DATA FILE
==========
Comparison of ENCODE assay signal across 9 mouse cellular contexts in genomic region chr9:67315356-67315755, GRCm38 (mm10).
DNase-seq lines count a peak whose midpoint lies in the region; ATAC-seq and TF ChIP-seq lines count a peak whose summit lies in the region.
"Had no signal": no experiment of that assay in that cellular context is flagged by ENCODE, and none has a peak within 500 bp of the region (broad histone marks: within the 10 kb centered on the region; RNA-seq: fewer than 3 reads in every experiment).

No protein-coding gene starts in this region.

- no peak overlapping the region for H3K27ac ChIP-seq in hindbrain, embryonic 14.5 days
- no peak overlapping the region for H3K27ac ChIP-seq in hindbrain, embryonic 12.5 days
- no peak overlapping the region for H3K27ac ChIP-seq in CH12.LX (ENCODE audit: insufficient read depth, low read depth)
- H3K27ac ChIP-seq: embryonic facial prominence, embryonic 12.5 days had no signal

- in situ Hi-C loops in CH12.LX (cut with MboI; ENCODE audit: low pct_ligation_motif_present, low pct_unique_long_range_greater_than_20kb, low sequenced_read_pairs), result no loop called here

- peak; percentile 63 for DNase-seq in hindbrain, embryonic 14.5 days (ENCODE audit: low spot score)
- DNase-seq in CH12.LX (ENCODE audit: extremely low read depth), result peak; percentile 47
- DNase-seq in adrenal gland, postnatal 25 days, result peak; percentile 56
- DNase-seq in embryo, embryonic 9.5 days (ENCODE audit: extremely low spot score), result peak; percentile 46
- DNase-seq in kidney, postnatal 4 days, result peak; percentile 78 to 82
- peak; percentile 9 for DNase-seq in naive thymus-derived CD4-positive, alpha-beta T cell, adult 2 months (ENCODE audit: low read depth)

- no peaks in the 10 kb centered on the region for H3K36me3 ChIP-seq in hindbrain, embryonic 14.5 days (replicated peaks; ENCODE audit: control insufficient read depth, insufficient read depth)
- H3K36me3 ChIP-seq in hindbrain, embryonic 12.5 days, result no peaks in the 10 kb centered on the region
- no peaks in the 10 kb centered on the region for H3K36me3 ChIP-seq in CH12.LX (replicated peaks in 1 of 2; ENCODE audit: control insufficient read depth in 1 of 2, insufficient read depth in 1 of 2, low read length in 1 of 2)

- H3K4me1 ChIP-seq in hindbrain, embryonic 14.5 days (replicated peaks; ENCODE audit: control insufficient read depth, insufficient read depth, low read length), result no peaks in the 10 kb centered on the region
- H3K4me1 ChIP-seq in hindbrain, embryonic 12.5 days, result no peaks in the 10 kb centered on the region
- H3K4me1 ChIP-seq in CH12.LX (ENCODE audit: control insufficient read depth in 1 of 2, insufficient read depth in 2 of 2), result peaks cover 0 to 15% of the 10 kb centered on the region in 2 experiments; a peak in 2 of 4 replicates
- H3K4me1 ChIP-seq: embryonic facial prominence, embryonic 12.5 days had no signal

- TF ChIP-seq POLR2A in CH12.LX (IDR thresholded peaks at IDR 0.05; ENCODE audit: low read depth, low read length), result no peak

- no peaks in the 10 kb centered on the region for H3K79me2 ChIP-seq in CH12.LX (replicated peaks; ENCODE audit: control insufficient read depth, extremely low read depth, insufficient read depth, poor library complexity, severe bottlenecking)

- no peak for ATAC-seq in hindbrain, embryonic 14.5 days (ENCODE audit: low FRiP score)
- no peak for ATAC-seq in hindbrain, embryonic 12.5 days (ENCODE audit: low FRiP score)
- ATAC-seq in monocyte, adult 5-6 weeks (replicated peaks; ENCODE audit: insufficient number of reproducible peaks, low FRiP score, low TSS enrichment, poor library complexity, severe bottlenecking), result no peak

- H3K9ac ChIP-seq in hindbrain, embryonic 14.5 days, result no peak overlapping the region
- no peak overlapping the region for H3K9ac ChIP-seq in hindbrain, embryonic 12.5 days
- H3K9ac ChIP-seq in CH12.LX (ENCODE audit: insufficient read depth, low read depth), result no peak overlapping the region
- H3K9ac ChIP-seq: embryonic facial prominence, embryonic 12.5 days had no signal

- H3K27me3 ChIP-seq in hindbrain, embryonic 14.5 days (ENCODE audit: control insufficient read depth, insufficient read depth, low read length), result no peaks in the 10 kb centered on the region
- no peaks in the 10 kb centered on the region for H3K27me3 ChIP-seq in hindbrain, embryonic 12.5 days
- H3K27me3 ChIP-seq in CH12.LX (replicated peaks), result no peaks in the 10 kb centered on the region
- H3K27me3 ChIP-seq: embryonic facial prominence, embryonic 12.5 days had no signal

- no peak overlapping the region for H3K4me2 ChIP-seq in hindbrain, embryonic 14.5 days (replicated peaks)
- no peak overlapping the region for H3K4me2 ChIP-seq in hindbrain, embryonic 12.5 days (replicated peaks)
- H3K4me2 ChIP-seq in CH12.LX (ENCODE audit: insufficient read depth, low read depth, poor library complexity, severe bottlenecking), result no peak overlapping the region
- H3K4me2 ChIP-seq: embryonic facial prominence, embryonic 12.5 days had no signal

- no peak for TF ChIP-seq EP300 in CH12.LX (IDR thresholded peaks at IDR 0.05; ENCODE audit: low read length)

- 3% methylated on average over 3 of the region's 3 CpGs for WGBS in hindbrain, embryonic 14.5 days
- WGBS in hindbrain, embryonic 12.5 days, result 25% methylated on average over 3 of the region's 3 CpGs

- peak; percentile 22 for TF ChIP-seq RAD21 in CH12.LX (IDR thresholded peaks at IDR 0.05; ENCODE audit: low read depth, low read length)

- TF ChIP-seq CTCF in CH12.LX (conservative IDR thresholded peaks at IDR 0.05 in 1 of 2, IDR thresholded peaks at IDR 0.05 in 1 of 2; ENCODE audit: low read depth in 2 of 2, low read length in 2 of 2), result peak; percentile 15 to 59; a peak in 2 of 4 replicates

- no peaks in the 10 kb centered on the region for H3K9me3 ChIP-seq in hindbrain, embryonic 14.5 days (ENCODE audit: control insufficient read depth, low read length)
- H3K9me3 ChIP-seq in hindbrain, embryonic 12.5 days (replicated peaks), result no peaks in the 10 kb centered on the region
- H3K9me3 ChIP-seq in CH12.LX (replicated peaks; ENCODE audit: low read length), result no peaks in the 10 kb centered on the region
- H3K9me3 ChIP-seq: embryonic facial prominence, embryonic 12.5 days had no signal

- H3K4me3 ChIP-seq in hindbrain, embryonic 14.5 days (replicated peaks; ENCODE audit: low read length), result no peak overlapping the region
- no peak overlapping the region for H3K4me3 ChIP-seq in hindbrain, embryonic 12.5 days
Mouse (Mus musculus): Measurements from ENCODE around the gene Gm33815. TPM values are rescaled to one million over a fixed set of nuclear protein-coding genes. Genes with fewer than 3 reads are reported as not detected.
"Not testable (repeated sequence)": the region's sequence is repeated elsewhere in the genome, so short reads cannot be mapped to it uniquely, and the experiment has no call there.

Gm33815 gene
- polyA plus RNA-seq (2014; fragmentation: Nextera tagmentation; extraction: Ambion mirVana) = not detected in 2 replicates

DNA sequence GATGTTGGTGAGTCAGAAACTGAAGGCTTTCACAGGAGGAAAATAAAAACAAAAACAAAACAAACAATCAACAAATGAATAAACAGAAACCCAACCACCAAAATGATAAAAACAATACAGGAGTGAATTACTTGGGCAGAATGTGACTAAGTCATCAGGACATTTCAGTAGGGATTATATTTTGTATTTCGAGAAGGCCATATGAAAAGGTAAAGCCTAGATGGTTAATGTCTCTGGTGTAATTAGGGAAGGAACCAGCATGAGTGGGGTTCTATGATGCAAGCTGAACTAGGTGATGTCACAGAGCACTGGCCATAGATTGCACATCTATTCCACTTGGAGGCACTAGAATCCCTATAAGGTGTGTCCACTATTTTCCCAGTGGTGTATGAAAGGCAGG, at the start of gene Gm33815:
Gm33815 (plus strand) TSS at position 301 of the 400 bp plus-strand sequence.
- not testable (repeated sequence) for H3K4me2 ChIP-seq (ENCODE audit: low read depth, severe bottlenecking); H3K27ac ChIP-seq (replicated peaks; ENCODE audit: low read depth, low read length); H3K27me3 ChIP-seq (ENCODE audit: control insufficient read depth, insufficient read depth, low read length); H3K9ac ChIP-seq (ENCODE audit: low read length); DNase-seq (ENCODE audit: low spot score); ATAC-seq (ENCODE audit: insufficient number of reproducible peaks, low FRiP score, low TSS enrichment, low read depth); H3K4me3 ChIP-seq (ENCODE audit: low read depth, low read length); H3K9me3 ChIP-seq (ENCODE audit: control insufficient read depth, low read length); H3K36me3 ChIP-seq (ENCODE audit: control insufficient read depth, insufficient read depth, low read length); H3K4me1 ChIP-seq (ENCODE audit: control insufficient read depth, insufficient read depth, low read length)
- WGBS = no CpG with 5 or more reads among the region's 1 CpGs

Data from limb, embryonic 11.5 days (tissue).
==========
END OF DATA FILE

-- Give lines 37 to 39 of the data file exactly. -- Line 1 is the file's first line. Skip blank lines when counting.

- no peak overlapping the region for H3K4me2 ChIP-seq in hindbrain, embryonic 12.5 days (replicated peaks)
- H3K4me2 ChIP-seq in CH12.LX (ENCODE audit: insufficient read depth, low read depth, poor library complexity, severe bottlenecking), result no peak overlapping the region
- H3K4me2 ChIP-seq: embryonic facial prominence, embryonic 12.5 days had no signal